Doctors Best - FloraGlo 20 mg. Free Lutein with Zeaxanthin 60 softgels
Doctors Best FloraGlo 20 mg. Free Lutein with Zeaxanthin contains high quality FloraGlo Lutein, a highly bioavailable, natural source of lutein extracted from marigold flowers, the most abundant source in nature. FloraGlo Lutein is manufactured under a patented process (US patents 5,382,714 and 5,648,564).
Lutein is a major carotenoid found in human blood, with a high tissue concentration in the retina of the human eye. Lutein functions as a potent free radical scavenger in a number of tissues, including the eyes, skin, heart and lungs. Zeaxanthin is the second major carotenoid found in the retina. Both lutein and zeaxanthin work synergistically to promote eye health.
- Science-based nutrition
- Dietary supplement
- Maintains healthy visual function
- Potent free radical scavenger
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Best Free Lutein features FloraGLO, a purified free lutein manufactured according to a patented process that ensures a standardized and potent end product every time. FloraGLO is the exact same lutein molecule found naturally in foods such as spinach, collards, kale, and certain yellow-orange fruits & vegetables. The average American consumes only 2mg per day of lutein & zeaxanthin. Since the human body does not synthesize these carotenoids, we rely on food and dietary supplements if we wish to boost our tissue levels of these helpful compounds.
Over 20 studies have been completed in humans using FloraGLO Lutein, establishing a body of literature published in peer-reviewed journals or presented as abstracts at scientific conferences that confirms the efficacy and safety of this particular ingredient. Additionally, in vitro studies have pointed to multiple mechanisms by which FloraGLO confers benefit to eyes, skin, and overall health. No toxicological side effects were seen in clinical FloraGLO studies, providing particular confidence in this brand of lutein.
The impact of lutein supplementation is clear to see. In a 9-month randomized, placebo-controlled study of 40 subjects, daily supplementation was administered at a dose of 10mg of lutein and 2mg of zeaxanthin. A two-fold to three-fold increase in blood levels of lutein and zeaxanthin was seen at 6 months; after supplementation was stopped, the levels returned to baseline within 3 months.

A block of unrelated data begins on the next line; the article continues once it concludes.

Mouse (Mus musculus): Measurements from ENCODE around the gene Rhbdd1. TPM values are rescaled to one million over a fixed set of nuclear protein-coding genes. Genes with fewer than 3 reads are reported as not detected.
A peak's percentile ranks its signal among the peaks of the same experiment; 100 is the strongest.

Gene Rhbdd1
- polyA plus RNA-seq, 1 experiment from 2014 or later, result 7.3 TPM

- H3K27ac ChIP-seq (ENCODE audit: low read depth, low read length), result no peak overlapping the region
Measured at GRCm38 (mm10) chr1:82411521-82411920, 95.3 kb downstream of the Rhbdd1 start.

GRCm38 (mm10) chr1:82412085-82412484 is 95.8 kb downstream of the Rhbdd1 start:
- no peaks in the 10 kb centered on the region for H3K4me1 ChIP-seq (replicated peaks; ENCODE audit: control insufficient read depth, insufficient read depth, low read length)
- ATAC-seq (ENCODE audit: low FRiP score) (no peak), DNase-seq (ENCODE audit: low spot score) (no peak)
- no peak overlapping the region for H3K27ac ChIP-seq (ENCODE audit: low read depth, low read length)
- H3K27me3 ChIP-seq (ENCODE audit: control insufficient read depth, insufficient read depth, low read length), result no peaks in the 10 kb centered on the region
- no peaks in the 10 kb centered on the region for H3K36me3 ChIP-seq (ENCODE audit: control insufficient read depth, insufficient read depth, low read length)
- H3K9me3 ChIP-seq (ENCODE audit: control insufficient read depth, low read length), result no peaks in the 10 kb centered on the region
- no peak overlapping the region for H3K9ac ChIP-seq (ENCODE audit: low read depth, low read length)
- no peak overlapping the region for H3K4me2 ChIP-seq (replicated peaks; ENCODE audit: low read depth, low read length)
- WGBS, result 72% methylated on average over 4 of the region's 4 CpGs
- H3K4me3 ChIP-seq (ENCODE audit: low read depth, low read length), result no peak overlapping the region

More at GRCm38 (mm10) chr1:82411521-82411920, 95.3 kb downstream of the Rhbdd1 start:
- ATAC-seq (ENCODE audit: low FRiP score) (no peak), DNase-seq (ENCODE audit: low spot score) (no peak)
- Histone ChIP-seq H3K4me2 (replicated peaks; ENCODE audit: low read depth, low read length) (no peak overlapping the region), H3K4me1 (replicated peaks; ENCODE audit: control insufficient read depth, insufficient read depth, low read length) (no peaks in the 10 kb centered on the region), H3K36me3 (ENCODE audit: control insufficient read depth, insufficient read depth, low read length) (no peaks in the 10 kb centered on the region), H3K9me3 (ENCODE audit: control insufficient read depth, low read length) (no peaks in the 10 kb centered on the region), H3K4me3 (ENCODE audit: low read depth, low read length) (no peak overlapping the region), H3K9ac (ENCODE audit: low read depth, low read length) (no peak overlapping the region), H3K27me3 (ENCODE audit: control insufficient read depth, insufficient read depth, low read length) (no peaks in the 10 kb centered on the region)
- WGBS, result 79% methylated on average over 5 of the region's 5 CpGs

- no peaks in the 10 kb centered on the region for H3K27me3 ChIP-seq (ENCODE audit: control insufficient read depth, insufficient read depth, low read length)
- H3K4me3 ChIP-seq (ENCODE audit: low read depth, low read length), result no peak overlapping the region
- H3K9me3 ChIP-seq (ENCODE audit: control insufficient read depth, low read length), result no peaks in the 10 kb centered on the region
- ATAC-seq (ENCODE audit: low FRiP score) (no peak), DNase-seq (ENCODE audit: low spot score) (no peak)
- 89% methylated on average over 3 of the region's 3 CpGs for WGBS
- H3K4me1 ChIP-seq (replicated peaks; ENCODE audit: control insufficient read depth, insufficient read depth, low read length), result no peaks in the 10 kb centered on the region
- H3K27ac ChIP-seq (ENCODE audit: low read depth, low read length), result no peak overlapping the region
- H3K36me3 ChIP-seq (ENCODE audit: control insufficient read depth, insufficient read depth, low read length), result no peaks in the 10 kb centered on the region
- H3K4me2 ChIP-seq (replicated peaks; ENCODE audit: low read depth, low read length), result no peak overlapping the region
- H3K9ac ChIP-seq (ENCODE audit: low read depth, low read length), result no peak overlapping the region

Maintains Healthy Visual Function
Supports Macular Pigment Density
Lutein and zeaxanthin are referred to as “the macular pigment” because they are the carotenoids found in the lens and macular region of the retina of the human eye. Since macular pigment is entirely of dietary origin, it is not surprising that epidemiologic research and the majority of clinical studies show that higher intakes of these carotenoids are associated with a superior level of eye health. Research has been conducted in humans to determine whether taking supplemental lutein can actually increase the density of the carotenoid pigments present in the macula; macular density is a primary measure of retinal health. In one such study of eight individuals, researchers used complex tools to estimate macular pigment density prior to having each individual take 10mg of lutein daily for 12 weeks. Plasma lutein concentrations were measured at 4-week intervals, and during the course of the study they increased five-fold from baseline measurements. It was also shown that macular pigment density increased by an average of 5.3% after 4 weeks due to increased deposition of lutein in optical tissues.
In a larger study of 376 individuals (ages 18–75), blood nutrient levels were analyzed alongside lens optical density (LOD) and macular pigment optical density (MPOD) measurements to find out which nutrients may be beneficial for these markers of eye health as we age. MPOD is associated with blood levels of lutein and can be altered with dietary intake of xanthophylls. Due to the inverse relationship found between MPOD and LOD, the researchers determined that lutein and zeaxanthin intake supports maintenance of healthy eye lenses with age.